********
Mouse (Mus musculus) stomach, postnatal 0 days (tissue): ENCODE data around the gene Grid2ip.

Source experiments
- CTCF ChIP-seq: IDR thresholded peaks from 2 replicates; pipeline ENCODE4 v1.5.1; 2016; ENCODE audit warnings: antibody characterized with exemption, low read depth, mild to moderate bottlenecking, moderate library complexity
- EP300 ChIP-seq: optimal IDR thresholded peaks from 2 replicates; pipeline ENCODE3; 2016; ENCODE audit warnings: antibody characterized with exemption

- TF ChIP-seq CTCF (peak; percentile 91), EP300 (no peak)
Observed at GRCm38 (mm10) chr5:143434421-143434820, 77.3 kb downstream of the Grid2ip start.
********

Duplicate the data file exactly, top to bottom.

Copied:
Mouse (Mus musculus) stomach, postnatal 0 days (tissue): ENCODE data around the gene Grid2ip.

Source experiments
- CTCF ChIP-seq: IDR thresholded peaks from 2 replicates; pipeline ENCODE4 v1.5.1; 2016; ENCODE audit warnings: antibody characterized with exemption, low read depth, mild to moderate bottlenecking, moderate library complexity
- EP300 ChIP-seq: optimal IDR thresholded peaks from 2 replicates; pipeline ENCODE3; 2016; ENCODE audit warnings: antibody characterized with exemption

- TF ChIP-seq CTCF (peak; percentile 91), EP300 (no peak)
Observed at GRCm38 (mm10) chr5:143434421-143434820, 77.3 kb downstream of the Grid2ip start.